National Nurses United

California Nurse magazine April 2006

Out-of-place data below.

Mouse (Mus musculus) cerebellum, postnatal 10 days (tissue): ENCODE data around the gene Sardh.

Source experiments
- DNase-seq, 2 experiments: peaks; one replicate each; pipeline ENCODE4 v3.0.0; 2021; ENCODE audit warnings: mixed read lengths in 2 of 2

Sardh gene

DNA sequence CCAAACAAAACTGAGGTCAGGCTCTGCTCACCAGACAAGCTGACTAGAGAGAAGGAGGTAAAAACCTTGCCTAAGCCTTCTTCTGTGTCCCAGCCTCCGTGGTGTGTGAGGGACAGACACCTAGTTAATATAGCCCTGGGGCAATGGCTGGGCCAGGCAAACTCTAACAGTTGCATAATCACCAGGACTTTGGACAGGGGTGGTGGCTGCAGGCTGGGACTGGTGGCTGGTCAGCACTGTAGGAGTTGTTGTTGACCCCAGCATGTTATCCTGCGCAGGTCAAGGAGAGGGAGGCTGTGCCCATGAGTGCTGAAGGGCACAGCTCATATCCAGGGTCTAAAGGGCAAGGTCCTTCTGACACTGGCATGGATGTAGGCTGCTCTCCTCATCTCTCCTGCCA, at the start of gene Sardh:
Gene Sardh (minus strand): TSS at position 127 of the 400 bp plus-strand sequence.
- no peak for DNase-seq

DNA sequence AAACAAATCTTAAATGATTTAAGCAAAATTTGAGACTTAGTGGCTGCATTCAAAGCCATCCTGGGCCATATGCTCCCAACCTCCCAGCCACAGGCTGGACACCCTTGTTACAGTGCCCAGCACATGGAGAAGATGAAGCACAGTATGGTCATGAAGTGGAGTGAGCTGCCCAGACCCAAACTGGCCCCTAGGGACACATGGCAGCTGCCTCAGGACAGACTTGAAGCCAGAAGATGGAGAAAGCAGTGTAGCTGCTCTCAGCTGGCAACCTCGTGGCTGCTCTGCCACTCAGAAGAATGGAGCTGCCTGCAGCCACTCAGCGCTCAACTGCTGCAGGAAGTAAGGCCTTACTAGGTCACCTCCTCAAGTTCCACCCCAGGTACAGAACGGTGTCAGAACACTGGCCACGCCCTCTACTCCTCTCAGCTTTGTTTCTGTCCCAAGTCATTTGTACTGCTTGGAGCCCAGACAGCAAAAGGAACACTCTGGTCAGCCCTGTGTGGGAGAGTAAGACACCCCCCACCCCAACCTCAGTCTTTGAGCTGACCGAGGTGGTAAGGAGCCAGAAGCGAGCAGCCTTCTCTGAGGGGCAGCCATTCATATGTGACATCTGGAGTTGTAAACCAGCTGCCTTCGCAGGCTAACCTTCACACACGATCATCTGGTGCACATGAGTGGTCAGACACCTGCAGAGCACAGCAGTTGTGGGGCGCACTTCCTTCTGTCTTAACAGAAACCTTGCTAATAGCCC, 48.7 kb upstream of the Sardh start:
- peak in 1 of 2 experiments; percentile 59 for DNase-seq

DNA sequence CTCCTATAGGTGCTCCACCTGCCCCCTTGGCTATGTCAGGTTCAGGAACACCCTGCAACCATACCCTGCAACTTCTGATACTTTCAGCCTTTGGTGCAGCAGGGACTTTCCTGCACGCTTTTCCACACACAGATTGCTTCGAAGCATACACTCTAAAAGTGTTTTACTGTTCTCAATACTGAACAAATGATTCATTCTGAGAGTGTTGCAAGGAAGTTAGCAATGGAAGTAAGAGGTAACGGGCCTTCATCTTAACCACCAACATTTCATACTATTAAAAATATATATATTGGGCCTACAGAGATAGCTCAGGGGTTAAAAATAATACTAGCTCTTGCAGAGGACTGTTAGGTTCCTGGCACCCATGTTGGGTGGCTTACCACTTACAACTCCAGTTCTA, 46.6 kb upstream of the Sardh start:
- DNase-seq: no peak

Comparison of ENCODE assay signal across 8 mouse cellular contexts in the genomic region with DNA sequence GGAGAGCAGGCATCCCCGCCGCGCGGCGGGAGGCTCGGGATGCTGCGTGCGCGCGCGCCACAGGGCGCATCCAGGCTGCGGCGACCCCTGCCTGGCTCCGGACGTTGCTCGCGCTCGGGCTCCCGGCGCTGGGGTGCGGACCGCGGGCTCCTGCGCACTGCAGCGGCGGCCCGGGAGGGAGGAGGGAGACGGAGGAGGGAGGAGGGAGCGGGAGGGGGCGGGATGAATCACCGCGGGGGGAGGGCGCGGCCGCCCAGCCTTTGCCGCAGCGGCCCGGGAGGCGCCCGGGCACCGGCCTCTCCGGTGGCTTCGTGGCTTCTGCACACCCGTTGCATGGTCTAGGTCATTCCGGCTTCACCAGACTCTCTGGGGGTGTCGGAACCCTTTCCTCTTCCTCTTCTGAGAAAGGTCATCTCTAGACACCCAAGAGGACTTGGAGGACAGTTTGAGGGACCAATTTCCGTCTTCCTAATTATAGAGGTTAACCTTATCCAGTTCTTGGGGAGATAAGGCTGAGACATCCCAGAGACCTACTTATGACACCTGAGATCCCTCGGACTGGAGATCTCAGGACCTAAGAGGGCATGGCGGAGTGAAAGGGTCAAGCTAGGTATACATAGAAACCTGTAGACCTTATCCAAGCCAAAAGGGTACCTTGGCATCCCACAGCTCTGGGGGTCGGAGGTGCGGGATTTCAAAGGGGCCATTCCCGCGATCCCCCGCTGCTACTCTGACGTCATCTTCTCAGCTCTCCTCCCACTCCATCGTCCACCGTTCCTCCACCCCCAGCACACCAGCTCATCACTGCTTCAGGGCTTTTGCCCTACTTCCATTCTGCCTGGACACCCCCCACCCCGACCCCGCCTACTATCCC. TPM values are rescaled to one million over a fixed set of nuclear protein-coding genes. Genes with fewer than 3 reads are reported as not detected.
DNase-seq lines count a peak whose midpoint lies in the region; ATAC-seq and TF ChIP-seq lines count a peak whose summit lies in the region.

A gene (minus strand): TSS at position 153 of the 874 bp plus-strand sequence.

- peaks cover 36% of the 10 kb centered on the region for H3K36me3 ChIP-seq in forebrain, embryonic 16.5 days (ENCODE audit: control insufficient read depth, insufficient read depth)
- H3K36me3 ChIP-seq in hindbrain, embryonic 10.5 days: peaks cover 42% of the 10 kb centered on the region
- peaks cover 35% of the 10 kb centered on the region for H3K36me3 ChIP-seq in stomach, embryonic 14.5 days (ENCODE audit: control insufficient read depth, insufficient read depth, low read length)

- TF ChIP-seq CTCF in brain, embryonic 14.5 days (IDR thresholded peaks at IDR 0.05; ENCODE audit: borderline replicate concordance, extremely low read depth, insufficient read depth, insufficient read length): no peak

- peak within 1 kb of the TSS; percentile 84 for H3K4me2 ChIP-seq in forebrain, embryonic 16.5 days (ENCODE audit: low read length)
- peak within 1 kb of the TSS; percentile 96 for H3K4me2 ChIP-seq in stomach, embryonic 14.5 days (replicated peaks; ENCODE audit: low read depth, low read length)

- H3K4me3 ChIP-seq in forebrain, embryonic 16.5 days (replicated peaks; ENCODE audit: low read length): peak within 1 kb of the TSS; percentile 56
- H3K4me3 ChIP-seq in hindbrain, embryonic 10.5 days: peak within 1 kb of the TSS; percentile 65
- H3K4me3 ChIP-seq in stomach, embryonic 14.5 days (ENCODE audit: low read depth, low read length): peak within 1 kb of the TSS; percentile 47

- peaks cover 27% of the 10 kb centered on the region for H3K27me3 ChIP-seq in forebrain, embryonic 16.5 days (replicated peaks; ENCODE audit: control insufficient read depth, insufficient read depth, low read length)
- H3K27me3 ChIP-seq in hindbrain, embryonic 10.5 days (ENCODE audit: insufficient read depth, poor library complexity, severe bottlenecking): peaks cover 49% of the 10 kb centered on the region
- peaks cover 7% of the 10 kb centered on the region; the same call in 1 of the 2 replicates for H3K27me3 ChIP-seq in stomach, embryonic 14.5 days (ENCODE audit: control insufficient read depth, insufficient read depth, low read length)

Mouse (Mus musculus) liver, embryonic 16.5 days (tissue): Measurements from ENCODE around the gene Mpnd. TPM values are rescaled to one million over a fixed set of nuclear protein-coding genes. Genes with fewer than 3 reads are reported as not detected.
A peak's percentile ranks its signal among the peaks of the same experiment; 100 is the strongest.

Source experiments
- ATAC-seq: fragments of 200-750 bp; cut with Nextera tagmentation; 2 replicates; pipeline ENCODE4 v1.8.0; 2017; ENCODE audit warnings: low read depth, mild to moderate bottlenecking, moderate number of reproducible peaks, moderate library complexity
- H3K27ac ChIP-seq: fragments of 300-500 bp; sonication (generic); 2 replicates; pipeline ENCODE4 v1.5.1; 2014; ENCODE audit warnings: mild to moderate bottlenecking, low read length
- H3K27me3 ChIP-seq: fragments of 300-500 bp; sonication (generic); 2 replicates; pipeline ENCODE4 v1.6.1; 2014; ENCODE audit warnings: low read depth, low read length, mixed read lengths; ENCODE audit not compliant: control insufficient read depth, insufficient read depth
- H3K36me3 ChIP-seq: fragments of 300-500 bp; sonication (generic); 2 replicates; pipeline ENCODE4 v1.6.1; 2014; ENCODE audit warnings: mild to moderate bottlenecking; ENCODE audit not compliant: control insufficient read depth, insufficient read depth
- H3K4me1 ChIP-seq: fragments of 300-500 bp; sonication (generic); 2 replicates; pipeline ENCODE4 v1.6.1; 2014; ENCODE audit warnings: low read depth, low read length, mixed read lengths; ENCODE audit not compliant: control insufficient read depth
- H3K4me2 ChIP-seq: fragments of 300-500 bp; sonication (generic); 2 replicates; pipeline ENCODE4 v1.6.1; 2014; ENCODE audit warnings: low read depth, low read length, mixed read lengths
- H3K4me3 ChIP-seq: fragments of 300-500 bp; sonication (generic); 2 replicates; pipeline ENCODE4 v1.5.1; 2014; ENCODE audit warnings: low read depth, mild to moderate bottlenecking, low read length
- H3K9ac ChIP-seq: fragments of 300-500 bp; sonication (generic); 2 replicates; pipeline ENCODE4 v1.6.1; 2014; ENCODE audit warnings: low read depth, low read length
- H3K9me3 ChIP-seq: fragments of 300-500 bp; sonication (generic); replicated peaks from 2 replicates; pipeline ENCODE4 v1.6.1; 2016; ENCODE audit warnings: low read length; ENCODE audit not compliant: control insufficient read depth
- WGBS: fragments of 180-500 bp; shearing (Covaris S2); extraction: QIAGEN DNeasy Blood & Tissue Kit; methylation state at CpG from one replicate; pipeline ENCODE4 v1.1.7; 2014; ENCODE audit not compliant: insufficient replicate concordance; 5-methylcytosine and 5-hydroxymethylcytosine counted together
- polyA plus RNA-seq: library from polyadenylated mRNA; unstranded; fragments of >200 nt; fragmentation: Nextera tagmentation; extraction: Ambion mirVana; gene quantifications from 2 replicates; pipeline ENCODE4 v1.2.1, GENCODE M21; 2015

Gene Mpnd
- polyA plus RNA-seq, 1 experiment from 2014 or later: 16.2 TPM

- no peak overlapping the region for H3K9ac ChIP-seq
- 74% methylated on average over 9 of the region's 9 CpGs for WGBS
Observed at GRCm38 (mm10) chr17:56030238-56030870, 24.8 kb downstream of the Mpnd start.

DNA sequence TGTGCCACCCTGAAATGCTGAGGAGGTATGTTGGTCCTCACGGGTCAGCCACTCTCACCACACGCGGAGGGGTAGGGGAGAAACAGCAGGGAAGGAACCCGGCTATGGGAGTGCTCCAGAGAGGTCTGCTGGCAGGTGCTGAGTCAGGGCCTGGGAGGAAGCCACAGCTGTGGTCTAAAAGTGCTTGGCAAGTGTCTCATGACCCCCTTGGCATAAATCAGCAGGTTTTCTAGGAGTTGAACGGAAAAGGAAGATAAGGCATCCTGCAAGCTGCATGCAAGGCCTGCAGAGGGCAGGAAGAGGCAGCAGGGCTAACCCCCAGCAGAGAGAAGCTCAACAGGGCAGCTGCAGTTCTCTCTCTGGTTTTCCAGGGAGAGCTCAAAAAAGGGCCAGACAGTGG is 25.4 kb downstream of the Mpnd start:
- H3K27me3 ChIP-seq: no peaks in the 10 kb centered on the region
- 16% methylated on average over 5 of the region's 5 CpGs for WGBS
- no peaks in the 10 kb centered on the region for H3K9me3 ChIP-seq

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A P R I L 2 0 0 6 W W W . C A L N U R S E S . O R G C A L I F O R N I A N U R S E 19 nurse in Indiana in 1966. She earned $2 an hour. The nurses wore white uniform dresses and white caps over hair that had to be kept off their shoulders in a net. They were expected to stand up and offer their chairs if a doctor entered the room, and also to carry doctors' charts for them as they made rounds. Pataki, who was outspoken and feminist, resented these rules and always managed to avoid them by ducking into patients' rooms. Though the nurse-to-patient ratios weren't always better back then, the acuities of the patients were much, much lower. Care was more basic. Few patients had IVs, and everyone stayed in the hospital for longer periods. A heart attack patient may have stayed for several weeks. Pataki remembers having enough time to sit down with one very sick gentleman to play a round of cards and write a letter for him. Hospitals were often independent and community-based, and she believed the institutions felt a greater sense of obligation then to the staff, patients, and public. All that started changing in the '80s and accelerated in the mid to late '90s. By this time, Pataki was working at Mercy General in ICU. The hospital, like many others, redesigned RN jobs. In addi- tion to their RN duties, the hospital wanted the nurses to admit, do basic social work, physical therapy assessment, clean rooms, scrub toilets, and gather financial and insurance information on patients. "Oh my glory," said Pataki. "That was the thing that tipped us. I'm a nurse. I'm here to help you, not gather information on what you can pay." When the hospital wanted all the nurses to reinterview for their jobs and support the redesign, the nurses had had enough. They con- tacted CNA and started organizing a union. Within a year, the RNs held and won the election. Pataki, who helped the organizing drive and served on the negotiating team, found that CNA was a perfect outlet for her political activism. She joined Mercy's PPC, and was glad to talk to the media, doing radio or newspaper interviews, as a CNA RN. After a brief period on the board in 2003, she ran again and was elected in 2005. Now that her four children are grown and her husband approach- es retirement, Pataki plans to spend even more time "saving the coun- try" through CNA. "I got pulled in because I realized you can't be a nurse and not take care of the community, the state, the country," she said. "Nurses are beginning to be aware that if we're going to practice nursing, we have to affect the Legislature and affect politics or we're not going to provide the care that people need." The hardest challenge is to convince fellow nurses that their par- ticipation and unity is powerful. Pataki says she tries to set an exam- ple in the workplace and extend from there. A month ago, her hospital wanted RNs to sign memos agreeing that they had received their lunch breaks as long as they took a lunch in the first 10 hours. This was tantamount to giving up their first lunch break. The nurses were upset, but thought they had little choice but to sign. "I said, Whoa, don't sign it," Pataki remembers. "We can get together and turn this around." And they did. "When you challenge something through CNA and win, it gives people the courage to speak up." ■ Lucia Hwang is editor of California Nurse. Profile Name: Elizabeth Pataki Facility: Mercy General Hospital campus of Mercy Sacramento Unit: Cardiac support Nursing for: 46 years On CNA board since: 2005 Sign: Sagittarius Pet nursing peeve: "People who complain and complain and complain about issues or a staff member and do nothing about it. And when an opportunity does come to speak up, they just sit there." Favorite work snack: Medjool dates Latest work accomplishment: Arranging with the man- ager to hold unit meetings after shift so the nurses can actually sit and reach resolution on nursing care issues instead of having to run off mid shift. Color of favorite scrubs: Burgundy Favorite hobby: Making music—playing piano, singing Favorite composer: Chopin Favorite music: Wagner operas, especially the Ring Cycle Latest book read: Don't Think of an Elephant, by George Lakoff and The Tipping Point, by Malcolm Gladwell Secret talent unrelated to nursing: Baking. She took two years of cake decorating classes and once make a three-tier wedding cake as homework.

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